Understanding a Dormant Company and Shelf Company

Understanding the concept of a Dormant Company and Shelf Company

According to the regulations by MASB, a company is categorized as a Dormant Company for a particular financial year if not involved in any business activities or set no account transactions during the same period.

We shall start by defining the term ‘dormant’. According to the Cambridge dictionary, dormant means that something is currently inactive and does not grow or sleep but it might be active later on.

Why do companies go dormant?

How do people choose to leave a dormant company, and why does anyone bother leaving it dormant if he or she is aware of its condition? To begin with, a dormant company does not experience any significant change but it remains inactive. In terms of the question on why people do not shut down such firms, it is the potential costs involved in closing company. For a company to be closed down, some costs may have to be incurred. Alternatively, it is also costly to remain in a dormant status that demands shareholder audits purposes of application for audit exemptions and annual return submissions.

Since keeping a dormant company open has monetary consequences similar to those of shutting down it, an individual might wonder why entrepreneurs choose to maintain their companies active. The basis for this decision is the fact that some of the entrepreneurs open businesses with a view to sell them as shelf companies.

What is a shelf company?

A shelf company, also known as a shell or aged company, is a legal body created which has not been conducting business operations and transactions. Basically, the company is in a dormant state waiting on the shelf for either disposal or future use.

Usually, these firms are formed by business formation agencies and sold to entrepreneurs or investors who want to begin a new project or enlarge their already operating businesses. The entrepreneur or investor is able to save both costs and time that would have been incurred in starting a new company from scratch when he acquires the shelf company. In addition, they are able to start working immediately with the name and registration of the already existing company.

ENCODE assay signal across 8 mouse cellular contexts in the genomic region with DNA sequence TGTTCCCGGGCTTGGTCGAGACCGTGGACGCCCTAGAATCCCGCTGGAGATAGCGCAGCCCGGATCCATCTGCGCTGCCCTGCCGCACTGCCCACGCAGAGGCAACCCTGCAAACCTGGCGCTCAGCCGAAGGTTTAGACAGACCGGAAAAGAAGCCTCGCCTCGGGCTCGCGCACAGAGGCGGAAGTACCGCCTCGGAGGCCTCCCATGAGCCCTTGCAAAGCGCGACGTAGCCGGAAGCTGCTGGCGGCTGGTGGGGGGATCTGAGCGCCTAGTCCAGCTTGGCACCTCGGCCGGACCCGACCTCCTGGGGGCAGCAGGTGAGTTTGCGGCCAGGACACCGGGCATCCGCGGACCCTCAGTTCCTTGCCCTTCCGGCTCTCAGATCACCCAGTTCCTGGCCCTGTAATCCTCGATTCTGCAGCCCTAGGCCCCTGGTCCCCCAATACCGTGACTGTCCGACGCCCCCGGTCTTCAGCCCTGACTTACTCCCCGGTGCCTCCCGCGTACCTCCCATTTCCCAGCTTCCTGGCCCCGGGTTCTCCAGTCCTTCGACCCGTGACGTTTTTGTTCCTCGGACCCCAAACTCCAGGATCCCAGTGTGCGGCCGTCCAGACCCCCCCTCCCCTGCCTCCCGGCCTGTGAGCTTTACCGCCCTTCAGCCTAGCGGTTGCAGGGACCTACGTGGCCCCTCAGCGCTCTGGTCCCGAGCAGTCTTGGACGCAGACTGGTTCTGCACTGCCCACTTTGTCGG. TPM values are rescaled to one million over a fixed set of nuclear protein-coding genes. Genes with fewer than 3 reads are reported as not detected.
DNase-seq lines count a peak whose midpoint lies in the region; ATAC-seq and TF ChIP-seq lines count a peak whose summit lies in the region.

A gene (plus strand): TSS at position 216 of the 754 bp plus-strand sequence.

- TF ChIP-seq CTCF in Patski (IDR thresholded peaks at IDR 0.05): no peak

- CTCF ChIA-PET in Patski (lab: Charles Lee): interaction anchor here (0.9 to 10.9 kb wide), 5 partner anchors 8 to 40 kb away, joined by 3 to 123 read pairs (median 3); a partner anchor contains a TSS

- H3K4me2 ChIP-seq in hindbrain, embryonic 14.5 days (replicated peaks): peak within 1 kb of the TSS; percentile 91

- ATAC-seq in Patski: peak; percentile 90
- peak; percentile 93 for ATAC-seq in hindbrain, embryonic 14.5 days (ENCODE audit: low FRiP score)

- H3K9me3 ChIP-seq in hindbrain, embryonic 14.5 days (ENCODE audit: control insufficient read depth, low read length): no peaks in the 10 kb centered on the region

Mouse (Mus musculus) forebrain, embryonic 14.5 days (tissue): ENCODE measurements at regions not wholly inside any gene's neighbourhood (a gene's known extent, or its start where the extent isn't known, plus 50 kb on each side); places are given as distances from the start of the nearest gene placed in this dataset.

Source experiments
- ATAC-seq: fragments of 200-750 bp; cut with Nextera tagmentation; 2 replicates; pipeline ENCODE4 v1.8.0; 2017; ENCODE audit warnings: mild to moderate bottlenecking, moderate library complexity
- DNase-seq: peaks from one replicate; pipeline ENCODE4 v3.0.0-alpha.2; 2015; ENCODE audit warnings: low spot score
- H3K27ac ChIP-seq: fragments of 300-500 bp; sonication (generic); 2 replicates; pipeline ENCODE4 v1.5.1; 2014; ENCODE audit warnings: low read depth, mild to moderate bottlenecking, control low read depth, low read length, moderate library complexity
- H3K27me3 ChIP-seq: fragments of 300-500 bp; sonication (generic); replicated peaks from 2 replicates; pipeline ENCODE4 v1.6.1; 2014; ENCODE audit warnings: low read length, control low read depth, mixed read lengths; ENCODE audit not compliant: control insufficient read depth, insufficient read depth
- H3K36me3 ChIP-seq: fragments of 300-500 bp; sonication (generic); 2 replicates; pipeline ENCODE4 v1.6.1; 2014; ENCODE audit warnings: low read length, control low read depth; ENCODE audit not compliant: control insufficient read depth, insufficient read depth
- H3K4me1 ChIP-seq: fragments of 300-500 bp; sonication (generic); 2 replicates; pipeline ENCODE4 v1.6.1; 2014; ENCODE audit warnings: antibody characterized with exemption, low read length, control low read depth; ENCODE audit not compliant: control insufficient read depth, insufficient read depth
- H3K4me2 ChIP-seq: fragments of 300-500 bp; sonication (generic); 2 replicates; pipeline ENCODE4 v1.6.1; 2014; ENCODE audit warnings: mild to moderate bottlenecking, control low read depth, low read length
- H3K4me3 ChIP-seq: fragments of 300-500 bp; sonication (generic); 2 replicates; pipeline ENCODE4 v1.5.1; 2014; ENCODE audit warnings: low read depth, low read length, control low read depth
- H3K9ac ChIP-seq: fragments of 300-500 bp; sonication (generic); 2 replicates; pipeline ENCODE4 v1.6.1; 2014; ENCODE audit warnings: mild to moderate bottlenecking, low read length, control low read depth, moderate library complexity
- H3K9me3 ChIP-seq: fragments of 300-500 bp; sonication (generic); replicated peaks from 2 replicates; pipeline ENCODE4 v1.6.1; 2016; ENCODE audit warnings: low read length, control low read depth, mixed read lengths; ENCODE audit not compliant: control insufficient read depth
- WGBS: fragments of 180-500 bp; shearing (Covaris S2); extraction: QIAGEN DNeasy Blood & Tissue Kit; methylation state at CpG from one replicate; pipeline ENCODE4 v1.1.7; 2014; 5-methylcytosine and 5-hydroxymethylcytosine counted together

Why get a shelf company?

From the perspective of material value, there are three main benefits from purchasing a shelf company these advantages include credibility and credit score as well as time saving.

A shelf company normally has an adequate standing within its own industry or marketplace which help create a new organization look plausible and valid. This reputation is often complemented by a stronger credit history, which makes it easier to borrow money from banks. Moreover, entrepreneurs who choose to buy shelf companies can save much time and cost especially if compared with the process of setting a new company.

Nevertheless, it is important to note that buying a shelf company comes with some risks. The company may be secretly burdened with bad reputation or legal debts that the young entrepreneur could as well inherit. Therefore, it is highly advisable that businessmen should make thorough due diligence before buying such an entity. This due diligence could include the scrutiny of the company’s financial and legal track record, background checks on its main personnel, consulting with legal and financial experts.

Dormant Company vs Shelf Company

Dormant companies and shelf companies are similar in that they are both legally registered companies that are not currently conducting any business. However, there are some key differences between the two:

Shelf companies are specifically formed with the intention of being sold to someone who wants to start a new business. They are typically pre-registered with a generic name and standard articles of association. This means that the buyer can quickly and easily get started with their new business without having to go through the entire incorporation process.

Dormant companies, on the other hand, are companies that have been formed but have never actually traded. This could be because the business idea never got off the ground, or because the company is simply not active at the moment. Dormant companies can still be used for a variety of purposes, such as holding assets or intellectual property.

Dormant companies are not always shelf companies, but shelf companies are always dormant companies. In other words, all shelf companies are dormant, but not all dormant companies are shelf companies.

Here is a table that summarizes the key differences between dormant companies and shelf companies:

FeatureDormant CompanyShelf Company
PurposeCan be used for a variety of purposesSpecifically formed to be sold
Formation processCan be formed by the owner or through a company formation agentTypically formed by a company formation agent
AgeCan be any ageUsually newly formed
NameCan have any nameTypically has a generic name
Articles of associationCan have any articles of associationTypically has standard articles of association

Therefore, it is highly recommended that business owners perform thorough due diligence prior to making any purchase. This encompasses reviewing the company’s financial and legal records, conducting background checks on key personnel, and seeking advice from legal and financial experts. Reach out to FastLane Group for expert guidance and support throughout the process.

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